NORTH KINGSTOWN – The North Kingstown Democratic Primary in September will feature several candidates for town council, asking voters to choose five to go onto the General Election.  

Because there are seven Democratic candidates for the town council–a comparatively large number–voters will be asked to choose five candidates in the Primary Election to go onto the General Election in November, where they will go up against Republican and Independent candidates.

All of the seven Democratic candidates were asked about their platforms and priorities, along with other questions, depending if they were running for election or reelection. Candidates Brad Artery and Dick Welch did not respond to requests for an interview.

(Below is the order in which the candidates will appear on the Primary ballot.)


Kimberly Ann Page

New candidate Kimberly Ann Page, a former member and chair of the North Kingstown School Committee, said she decided to get in the race for town council as a way to “give back” to her town.

“After my term [on the school committee] was completed in 2014, I worked on attaining my doctorate and teaching at the University of Rhode Island and New England Institute of Technology,” Page said. “In 2015, I was elected as the president of the Board of Directors for the North Kingstown Food Pantry. For the past five years, these endeavors were my main focus. I think it is time to give back to my town and I feel I can best do this by serving on the town council.”

 The most pressing issue facing North Kingstown, and almost every town in Rhode Island, according to Page, is making sure businesses are able to reopen as a result of the COVID-19 closures, and “making sure we can provide town services in a safe manner.”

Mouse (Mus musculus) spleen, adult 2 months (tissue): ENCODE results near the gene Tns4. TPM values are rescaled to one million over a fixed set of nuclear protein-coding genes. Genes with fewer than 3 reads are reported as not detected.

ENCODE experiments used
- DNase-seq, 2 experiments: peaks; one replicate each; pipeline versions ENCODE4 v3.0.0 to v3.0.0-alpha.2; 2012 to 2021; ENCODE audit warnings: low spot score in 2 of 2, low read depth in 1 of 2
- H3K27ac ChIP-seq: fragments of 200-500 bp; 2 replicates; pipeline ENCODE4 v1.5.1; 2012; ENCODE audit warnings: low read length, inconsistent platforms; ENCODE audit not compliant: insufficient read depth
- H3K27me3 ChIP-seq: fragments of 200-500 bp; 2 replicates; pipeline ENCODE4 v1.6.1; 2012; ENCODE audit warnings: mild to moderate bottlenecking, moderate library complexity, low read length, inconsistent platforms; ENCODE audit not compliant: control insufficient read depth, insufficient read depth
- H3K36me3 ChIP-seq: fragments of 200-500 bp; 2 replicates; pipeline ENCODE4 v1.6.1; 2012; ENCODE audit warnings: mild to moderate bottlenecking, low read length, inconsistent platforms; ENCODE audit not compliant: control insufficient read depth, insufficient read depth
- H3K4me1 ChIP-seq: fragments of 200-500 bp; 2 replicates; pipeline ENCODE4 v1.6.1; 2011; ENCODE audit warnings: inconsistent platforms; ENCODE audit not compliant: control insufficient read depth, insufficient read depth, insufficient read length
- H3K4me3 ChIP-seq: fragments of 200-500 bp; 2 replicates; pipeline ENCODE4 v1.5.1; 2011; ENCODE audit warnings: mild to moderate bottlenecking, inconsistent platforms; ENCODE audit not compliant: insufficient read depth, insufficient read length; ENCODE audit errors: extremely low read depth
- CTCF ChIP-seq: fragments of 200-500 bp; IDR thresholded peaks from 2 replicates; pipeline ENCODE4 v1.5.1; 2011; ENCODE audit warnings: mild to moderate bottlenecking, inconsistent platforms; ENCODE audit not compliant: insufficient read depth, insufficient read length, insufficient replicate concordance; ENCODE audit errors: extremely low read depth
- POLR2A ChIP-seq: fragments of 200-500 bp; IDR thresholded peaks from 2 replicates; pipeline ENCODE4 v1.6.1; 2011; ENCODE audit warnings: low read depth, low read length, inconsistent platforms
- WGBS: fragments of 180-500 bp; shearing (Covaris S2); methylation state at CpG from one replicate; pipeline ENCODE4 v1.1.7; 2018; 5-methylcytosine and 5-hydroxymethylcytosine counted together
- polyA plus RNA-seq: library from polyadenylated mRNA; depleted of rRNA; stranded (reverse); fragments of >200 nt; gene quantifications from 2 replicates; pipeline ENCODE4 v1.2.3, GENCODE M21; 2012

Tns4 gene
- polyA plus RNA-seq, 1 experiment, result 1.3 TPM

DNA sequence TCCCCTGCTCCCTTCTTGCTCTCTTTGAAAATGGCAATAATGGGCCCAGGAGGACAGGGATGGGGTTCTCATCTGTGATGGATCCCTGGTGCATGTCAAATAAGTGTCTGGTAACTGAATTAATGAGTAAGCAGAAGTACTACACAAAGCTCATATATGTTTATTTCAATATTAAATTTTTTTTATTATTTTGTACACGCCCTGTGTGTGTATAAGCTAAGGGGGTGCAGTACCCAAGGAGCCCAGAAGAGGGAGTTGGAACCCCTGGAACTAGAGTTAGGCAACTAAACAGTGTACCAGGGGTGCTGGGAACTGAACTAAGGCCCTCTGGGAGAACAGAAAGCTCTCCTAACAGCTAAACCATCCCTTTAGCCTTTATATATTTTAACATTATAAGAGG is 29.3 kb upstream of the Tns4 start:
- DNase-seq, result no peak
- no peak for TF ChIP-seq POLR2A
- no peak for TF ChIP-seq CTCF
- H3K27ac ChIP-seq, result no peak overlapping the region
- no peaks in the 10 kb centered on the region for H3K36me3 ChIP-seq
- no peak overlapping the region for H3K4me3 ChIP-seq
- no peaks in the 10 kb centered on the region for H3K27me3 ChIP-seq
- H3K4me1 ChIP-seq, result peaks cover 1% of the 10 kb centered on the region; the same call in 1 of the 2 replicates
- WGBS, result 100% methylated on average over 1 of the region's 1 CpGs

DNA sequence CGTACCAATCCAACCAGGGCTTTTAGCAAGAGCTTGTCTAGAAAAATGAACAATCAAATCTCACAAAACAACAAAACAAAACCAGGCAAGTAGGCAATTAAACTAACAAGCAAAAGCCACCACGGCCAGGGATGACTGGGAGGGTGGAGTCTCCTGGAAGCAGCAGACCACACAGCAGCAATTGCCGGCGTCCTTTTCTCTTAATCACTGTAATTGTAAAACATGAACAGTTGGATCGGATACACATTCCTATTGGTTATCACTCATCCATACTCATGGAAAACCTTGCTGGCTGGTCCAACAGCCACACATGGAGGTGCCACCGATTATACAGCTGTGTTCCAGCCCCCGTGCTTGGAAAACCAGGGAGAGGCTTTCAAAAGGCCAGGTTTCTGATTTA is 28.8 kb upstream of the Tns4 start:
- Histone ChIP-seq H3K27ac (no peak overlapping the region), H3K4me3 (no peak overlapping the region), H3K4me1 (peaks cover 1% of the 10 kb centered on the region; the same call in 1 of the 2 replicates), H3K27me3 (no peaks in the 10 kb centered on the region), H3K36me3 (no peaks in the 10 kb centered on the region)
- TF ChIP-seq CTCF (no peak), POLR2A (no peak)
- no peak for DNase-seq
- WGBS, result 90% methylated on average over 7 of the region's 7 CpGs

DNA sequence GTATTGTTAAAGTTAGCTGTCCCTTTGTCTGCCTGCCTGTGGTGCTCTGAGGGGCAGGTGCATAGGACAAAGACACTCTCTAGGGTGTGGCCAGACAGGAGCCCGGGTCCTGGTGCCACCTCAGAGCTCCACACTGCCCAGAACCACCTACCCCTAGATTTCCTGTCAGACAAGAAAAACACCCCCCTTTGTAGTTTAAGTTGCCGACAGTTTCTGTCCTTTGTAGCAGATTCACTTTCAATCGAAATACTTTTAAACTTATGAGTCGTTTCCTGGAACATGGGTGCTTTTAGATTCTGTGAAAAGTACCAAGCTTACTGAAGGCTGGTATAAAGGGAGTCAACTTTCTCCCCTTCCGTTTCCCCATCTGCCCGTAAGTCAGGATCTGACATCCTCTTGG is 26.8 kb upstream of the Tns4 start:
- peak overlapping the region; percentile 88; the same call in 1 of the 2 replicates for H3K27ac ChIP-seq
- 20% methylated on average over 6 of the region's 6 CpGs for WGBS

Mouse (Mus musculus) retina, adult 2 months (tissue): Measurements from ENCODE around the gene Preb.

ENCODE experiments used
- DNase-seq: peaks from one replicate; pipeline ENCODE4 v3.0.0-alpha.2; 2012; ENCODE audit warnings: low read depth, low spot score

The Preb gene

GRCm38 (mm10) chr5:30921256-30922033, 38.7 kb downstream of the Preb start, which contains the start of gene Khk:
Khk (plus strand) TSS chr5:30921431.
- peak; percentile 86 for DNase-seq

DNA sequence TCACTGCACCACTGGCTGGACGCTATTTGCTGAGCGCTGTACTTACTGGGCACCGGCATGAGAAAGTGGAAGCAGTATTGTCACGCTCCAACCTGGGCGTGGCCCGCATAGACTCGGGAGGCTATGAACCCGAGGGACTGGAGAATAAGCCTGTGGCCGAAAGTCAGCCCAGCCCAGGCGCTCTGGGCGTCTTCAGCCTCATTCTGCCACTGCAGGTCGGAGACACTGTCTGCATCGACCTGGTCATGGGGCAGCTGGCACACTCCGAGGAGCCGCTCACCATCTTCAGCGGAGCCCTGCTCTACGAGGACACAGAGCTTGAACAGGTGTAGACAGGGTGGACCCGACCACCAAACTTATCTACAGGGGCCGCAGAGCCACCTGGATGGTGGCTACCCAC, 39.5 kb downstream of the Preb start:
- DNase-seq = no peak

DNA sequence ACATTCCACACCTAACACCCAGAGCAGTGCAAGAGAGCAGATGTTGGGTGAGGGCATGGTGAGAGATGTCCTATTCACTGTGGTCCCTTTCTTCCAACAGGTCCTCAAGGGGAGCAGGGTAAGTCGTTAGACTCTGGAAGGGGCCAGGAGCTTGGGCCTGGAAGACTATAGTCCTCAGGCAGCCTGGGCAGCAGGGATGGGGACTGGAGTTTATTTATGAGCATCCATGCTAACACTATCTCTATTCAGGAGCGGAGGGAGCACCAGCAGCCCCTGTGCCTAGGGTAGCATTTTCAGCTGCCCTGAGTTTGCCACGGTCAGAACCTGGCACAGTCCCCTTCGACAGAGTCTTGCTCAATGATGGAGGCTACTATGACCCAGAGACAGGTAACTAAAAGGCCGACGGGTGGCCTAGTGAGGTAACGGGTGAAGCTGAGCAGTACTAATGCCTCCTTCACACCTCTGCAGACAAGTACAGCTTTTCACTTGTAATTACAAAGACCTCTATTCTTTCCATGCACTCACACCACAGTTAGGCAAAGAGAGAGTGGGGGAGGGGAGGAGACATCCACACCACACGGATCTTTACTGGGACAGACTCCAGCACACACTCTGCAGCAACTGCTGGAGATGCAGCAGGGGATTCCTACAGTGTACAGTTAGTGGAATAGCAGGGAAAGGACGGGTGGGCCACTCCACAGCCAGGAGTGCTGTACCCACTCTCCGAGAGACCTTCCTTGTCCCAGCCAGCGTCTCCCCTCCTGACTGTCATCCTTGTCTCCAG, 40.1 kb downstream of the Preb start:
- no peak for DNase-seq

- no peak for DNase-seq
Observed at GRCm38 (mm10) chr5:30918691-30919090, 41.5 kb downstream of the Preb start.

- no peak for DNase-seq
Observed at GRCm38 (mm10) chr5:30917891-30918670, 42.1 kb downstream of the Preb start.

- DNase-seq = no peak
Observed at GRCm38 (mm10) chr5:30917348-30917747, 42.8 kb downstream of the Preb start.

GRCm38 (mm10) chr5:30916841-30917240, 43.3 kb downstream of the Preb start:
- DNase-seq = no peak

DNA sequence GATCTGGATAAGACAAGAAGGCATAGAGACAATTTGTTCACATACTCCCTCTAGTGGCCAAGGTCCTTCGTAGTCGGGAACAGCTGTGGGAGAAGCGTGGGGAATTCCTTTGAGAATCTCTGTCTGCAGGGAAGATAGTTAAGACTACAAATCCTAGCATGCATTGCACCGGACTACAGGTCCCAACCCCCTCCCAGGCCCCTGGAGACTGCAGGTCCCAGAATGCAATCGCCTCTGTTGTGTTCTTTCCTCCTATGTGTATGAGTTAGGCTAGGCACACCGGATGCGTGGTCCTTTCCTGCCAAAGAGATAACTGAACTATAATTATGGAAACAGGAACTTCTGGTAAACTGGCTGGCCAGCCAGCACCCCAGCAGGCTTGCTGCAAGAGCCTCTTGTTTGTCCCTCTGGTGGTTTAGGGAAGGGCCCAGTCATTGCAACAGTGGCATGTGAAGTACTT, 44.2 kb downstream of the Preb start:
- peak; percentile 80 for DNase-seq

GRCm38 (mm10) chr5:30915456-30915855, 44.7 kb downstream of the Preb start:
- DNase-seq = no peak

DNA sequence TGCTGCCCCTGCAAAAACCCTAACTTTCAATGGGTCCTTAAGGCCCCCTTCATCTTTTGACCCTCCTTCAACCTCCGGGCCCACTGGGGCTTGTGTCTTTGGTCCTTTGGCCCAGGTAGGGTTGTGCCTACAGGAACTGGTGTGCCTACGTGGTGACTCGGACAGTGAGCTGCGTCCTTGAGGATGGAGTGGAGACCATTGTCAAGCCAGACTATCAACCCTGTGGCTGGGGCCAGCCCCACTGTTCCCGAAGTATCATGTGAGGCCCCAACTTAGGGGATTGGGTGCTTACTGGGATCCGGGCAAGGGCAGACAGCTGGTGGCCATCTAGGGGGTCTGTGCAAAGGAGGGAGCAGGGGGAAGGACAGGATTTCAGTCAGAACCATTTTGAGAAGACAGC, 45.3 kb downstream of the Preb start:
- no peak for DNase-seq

“The next two years will be difficult as many people are still not working, shopping, or going out as often as they used to do,” she said. “We need to make improvements to Post Road so it is attractive to new business, and work with the Quonset Development Corporation to ensure it continues to be the premier business park in New England.”

Page said that, if elected, she would work closely with town manager Ralph Mollis, and other town officials, to work on “creative solutions” on improvements to Post Road and Quonset, while also continuing to focus on the town’s “great school system.”  

“My family moved to North Kingstown because of the great school system,” she said. “Our schools continue to be among the best in the state and for a much lower cost per student than other districts. By supporting our public education system, new businesses will want to locate in North Kingstown. In working together on all these issues, we can help to rebuild our town.”

Richard A. Welch

Richard Welch has had a long history on the council, first being elected in 2012 and then being named president for his 2016-2018 term. He also previously sat on the school committee. After serving on both the town council and school committee for several years, Welch has a great deal of experience in the inner workings of the municipal government.

Welch did not return requests for an interview.

Brad L. Artery

While Brad Artery also did not return requests for an interview, he wrote on his Facebook campaign page that, in both his personal and professional life, he has valued “public service, decisive leadership and compassion for my fellow citizens.” Artery, who is the CEO of a startup business in town, also served in the US Naval Academy as an active duty submariner for eight years.

“Over the past year, several North Kingstown friends and professionals asked me to run for town council, hoping I might leverage my experience in leadership and public service to ensure our municipality functions efficiently, effectively, and without bias,” he wrote. “I’m honored to take up that call and continue serving my community.”

Artery said that, if elected, he would focus on keeping taxes “fair and balanced,” with respect to the budget; maintaining a top-five school district in the state; welcoming proactive stances against bias; pushing Quonset and Post Road development; ensuring the Wickford Elementary School and town hall projects move forward to completion; finding balance and progress with unionized employees; and continuing to protect the environment while finding balance with development.